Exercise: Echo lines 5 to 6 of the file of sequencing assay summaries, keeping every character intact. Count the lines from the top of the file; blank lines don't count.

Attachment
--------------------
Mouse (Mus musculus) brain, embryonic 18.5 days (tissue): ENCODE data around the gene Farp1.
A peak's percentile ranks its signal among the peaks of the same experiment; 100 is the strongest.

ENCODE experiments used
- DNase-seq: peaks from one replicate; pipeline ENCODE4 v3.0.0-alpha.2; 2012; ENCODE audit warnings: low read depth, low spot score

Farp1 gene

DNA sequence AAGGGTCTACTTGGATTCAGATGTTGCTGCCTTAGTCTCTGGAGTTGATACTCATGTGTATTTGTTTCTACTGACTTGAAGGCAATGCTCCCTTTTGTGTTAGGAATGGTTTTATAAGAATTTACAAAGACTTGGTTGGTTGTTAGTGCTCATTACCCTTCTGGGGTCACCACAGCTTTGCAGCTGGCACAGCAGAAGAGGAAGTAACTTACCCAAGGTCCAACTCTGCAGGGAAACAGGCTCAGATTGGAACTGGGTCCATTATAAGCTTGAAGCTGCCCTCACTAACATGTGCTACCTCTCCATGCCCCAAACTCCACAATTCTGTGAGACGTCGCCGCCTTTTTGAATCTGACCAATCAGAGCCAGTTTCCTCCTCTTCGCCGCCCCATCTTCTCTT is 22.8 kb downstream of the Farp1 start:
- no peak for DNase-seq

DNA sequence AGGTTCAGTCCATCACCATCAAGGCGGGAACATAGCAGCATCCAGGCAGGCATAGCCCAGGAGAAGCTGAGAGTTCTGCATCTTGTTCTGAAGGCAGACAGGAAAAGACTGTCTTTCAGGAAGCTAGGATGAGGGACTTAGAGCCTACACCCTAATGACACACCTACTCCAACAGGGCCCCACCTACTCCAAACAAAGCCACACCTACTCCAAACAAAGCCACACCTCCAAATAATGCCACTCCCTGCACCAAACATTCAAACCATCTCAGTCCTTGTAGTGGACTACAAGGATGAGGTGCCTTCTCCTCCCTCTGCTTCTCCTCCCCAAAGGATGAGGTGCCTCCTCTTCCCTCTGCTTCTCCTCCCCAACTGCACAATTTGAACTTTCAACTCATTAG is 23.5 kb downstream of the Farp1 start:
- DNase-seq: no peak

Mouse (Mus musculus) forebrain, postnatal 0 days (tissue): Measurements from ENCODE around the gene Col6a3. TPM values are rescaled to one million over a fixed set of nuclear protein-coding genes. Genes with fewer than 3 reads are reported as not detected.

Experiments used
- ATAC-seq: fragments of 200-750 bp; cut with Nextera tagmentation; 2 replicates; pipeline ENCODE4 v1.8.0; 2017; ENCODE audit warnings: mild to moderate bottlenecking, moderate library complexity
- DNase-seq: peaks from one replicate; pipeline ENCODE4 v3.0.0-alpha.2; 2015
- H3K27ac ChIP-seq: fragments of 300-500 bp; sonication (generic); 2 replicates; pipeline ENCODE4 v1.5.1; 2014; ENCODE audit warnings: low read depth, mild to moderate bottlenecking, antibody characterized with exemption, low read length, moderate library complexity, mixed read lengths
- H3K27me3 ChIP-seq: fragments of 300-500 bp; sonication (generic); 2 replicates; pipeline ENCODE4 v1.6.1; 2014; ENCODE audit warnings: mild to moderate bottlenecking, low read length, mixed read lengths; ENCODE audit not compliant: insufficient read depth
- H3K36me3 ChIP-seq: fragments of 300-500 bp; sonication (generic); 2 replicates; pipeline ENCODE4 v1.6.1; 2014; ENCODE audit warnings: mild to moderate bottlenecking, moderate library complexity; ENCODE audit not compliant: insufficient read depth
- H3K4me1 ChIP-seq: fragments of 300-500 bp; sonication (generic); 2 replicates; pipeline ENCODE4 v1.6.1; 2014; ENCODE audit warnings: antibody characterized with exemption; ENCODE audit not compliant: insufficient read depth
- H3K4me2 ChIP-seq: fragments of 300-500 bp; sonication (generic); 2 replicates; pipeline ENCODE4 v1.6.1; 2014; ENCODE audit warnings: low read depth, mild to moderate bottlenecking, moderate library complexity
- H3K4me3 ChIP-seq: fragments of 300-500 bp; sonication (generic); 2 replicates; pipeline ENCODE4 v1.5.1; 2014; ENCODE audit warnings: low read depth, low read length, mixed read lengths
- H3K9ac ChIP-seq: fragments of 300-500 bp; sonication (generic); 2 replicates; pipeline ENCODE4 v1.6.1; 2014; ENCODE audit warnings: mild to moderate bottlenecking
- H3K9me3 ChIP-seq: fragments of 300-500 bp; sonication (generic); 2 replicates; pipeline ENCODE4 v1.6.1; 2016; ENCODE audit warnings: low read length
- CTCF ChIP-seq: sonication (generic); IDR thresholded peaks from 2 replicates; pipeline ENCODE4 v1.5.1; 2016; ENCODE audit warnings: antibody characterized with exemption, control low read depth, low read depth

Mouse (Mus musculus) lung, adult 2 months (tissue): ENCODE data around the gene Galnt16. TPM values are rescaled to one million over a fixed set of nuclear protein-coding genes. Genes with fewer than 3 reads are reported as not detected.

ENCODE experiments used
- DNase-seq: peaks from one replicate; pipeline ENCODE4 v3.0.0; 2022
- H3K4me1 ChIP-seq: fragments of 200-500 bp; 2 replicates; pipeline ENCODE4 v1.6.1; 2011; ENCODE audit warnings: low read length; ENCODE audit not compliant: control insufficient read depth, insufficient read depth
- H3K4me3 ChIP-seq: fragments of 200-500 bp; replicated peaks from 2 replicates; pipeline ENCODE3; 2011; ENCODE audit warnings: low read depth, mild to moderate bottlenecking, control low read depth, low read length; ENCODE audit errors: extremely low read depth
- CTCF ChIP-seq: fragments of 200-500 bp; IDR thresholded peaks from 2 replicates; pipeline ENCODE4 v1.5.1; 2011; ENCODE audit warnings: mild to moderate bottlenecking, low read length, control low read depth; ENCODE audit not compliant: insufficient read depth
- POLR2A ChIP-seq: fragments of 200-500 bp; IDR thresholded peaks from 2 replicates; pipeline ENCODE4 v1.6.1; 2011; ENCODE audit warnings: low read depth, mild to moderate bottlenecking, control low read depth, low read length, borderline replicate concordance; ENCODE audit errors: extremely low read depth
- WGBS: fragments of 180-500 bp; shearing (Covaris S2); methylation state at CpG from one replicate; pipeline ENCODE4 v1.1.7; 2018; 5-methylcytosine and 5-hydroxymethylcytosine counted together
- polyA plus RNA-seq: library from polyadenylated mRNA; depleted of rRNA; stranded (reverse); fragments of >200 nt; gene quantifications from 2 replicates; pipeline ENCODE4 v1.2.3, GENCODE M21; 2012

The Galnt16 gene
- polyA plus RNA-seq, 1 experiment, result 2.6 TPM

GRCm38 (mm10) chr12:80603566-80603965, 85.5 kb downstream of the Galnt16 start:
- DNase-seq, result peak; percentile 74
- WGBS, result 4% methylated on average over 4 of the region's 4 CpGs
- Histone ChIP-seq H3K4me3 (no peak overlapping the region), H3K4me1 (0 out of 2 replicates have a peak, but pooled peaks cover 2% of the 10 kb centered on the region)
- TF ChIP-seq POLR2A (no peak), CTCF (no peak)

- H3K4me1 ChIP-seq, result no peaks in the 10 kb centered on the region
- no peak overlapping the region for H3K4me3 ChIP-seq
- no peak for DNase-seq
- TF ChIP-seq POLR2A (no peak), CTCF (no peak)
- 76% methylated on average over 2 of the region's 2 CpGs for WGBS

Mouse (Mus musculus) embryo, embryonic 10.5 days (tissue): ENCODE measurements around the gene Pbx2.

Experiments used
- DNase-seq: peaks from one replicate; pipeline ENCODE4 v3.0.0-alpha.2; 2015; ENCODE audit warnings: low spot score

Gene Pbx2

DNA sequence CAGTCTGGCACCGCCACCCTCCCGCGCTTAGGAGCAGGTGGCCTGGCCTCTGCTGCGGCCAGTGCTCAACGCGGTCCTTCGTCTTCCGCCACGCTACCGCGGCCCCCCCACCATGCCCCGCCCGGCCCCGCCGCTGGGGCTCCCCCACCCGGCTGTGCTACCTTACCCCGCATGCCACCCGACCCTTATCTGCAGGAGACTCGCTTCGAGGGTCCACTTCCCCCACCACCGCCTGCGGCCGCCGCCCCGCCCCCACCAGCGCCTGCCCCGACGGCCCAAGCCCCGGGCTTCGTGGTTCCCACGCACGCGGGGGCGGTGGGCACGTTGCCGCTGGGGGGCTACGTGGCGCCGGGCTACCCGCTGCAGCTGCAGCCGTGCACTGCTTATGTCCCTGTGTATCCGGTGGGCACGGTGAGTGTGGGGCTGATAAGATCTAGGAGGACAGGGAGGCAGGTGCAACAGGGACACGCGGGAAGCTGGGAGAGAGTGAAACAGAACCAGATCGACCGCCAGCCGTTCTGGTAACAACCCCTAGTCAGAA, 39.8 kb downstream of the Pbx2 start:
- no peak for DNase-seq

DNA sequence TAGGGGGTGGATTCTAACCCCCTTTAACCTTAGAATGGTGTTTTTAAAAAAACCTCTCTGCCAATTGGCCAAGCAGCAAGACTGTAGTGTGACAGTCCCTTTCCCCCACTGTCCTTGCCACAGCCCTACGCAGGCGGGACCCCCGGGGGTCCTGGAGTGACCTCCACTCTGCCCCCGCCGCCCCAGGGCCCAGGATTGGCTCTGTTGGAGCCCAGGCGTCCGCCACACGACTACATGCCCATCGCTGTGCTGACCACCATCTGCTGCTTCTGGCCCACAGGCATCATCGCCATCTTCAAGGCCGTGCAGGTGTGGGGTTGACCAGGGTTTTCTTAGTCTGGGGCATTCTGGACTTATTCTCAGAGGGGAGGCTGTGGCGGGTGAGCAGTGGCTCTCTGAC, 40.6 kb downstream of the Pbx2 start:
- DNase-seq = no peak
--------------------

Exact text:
Farp1 gene

DNA sequence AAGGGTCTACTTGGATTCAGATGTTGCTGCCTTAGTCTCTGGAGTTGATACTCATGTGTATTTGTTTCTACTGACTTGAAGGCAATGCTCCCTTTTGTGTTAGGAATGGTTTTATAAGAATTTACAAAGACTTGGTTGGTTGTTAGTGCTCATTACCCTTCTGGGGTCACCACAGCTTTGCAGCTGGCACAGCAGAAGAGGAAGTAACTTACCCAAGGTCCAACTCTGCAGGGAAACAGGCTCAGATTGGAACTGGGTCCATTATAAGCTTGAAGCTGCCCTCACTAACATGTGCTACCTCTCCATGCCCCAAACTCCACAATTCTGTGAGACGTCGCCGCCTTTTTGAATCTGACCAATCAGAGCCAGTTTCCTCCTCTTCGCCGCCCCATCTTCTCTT is 22.8 kb downstream of the Farp1 start: